OUT OF TUNE
OUT OF TUNE: Workers hauled away an old piano from an Occupy London site in front of St Paul’s Cathedral Tuesday. Police said 20 people were arrested as officers removed tents and equipment from outside the 300-year-old church, where demonstrators had camped since mid-October. (Matt Cetti-Roberts/London News Pictures/Zuma Press)

DIY PLANE
DIY PLANE: Farmer Li Jingchun, top, watched as his relatives checked out his self-made aircraft in Shenyang, Liaoning province, China, Tuesday. The plane, made mostly made of recycled iron, cost the aircraft enthusiast about $6,000 to make, according to local media. (Sheng Li/Reuters)

MOTHER VOTES
MOTHER VOTES: A woman held her baby as she showed her voter identification card in Noida, India, Tuesday. Voting is taking place over seven days in Uttar Pradesh, India’s most populous state. (Parivartan Sharma/Reuters)

SON MOURNS
SON MOURNS: Police officer Vinicius Figueiredo cried as he walked past the coffin of Roberto Lopes dos Santos in Rio de Janeiro Tuesday. Mr. Figueiredo’s father, Carlos Alberto Vieira Figueiredo, and Mr. Lopes dos Santos died in a fire at a Brazilian research station in the Antarctic. (Ricardo Moraes/Reuters)

SYRIA’S DEAD
SYRIA’S DEAD: Bodies of two people who were killed in heavy shelling by government forces were covered by a mat near Idlib, Syria, Tuesday. Oppositions members and the activist group Avaaz said they helped smuggle a wounded British photographer out of the country into Lebanon. (Zohra Bensemra/Reuters)

GOING THE DISTANCE
GOING THE DISTANCE: Louisiana State University cornerback Morris Claiborne ran a drill at an NFL football scouting combine in Indianapolis Tuesday. (Dave Martin/Associated Press)

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There's still time! The deadline for entries for this year's National Geographic Photo Contest is November 30. Photographers of all skill levels (last year more than 16,000 images submitted by photographers from 130 countries) enter photographs in three categories: Nature, People and Places. The photographs are judged on creativity and photographic quality by a panel of experts. There is one first place winner in each category and a grand prize winner as well. The following is a selection of 54 entries from each of the 3 categories. The caption information is provided and written by the individual photographer. -- Paula Nelson (54 photos total)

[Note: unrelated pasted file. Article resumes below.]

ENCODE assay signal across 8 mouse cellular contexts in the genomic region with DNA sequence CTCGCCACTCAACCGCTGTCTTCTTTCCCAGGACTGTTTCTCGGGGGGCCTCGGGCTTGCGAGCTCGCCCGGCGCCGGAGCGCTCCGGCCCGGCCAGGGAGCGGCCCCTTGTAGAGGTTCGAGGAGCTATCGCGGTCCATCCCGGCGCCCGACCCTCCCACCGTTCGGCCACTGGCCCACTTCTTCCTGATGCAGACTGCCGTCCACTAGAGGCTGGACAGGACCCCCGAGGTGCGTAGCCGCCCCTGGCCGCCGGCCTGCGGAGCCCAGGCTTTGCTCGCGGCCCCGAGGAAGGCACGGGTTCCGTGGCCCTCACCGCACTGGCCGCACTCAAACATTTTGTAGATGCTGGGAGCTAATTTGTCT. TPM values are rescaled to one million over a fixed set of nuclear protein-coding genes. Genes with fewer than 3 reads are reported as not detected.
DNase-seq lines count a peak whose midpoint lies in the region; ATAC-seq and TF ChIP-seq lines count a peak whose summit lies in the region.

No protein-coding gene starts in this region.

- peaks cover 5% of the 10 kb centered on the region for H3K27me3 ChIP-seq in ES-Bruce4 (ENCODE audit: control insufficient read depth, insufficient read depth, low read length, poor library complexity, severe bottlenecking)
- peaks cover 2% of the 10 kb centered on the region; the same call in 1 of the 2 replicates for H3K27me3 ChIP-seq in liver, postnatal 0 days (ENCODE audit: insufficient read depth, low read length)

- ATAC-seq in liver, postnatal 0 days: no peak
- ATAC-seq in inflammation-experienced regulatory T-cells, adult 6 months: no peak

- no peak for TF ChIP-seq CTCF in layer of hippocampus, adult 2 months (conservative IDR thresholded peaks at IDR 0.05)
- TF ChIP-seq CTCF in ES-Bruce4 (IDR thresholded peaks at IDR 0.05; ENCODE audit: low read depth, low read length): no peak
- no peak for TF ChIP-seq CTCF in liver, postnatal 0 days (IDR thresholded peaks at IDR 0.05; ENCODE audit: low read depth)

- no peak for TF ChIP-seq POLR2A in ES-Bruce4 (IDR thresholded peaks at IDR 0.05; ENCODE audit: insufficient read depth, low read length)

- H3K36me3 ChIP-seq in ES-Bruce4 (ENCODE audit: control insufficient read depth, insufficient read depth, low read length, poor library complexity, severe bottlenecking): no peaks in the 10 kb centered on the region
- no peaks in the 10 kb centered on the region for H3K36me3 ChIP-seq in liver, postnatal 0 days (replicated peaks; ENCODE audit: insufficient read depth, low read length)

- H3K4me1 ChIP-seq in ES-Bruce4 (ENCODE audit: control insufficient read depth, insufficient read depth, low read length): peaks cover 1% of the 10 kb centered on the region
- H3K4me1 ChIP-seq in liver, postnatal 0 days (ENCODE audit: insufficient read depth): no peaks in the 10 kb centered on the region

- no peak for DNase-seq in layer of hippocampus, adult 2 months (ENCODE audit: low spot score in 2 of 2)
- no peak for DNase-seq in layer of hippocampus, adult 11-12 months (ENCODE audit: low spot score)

LONE TREE YELLOWSTONE: A solitary tree surviving another harsh winter in Yellowstone National Park. Yellowstone National Park, Wyoming. (Photo and caption by Anita Erdmann/Nature/National Geographic Photo Contest)

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ILULISSAT, Greenland (AP) — Greenland’s Inuit people have countless terms to describe ice in all its varieties. This gallery of photographs by Brennan Linsley of The Associated Press is something of a visual vocabulary for the striking forms ice takes on the giant Arctic island.

Greenland’s ice sheet and glaciers are melting more and more as the world warms, sending gushing water and towering icebergs into the sea, threatening to raise ocean levels worldwide in the years and decades to come. Researchers are hard at work trying to gauge how much will melt and when.

Some of the most spectacular icebergs are calved from the 4-mile-wide Jakobshavn Glacier near the town of Ilulissat on Greenland’s west central coast. These icebergs push out into the 30-mile-long Ilulissat Ice Fjord, and then into Disko Bay and eventually the North Atlantic ocean.

The ice, much of it tens of thousands of years old, originates in the 660,000-square-mile ice sheet covering 80 percent of Greenland.

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Attached by rope to a waiting helicopter, researcher Carl Gladish walks back after deploying a GPS seismometer, or GeoPebble, to track glacial movement on Jakobshavn Glacier, near Ilulissat, Greenland. Chief researcher David Holland, hopes to eventually deploy scores of the devices to measure ice loss in Greenland. (AP Photo/Brennan Linsley) #

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In this July 26, 2011 photo, a melting iceberg floats along a fjord leading away from the edge of the Greenland ice sheet near Nuuk, Greenland. (AP Photo/Brennan Linsley) #

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In this July 18, 2011 photo, icebergs shed from the Greenland ice sheet float near Ilulissat, Greenland. (AP Photo/Brennan Linsley) #

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In this July 15, 2011 photo, during leisure hours, researchers gather atop nearly two miles of ice, at Summit Station, a remote research site operated by the U.S. National Science Foundation, (NSF), situated 10,500 feet above sea level, on top of the Greenland ice sheet. Across Greenland's vast white landscape, teams of researchers from around the world are searching for clues to the potential effects of global warming on Greenland's ice. (AP Photo/Brennan Linsley) #

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A vein of highly-compacted blue ice runs along the surface of an iceberg shed from the Greenland ice sheet, near Ilulissat, Greenland. (AP Photo/Brennan Linsley) #

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Two icebergs press up against each other after being shed from the Greenland ice sheet, near Ilulissat, Greenland. (AP Photo/Brennan Linsley) #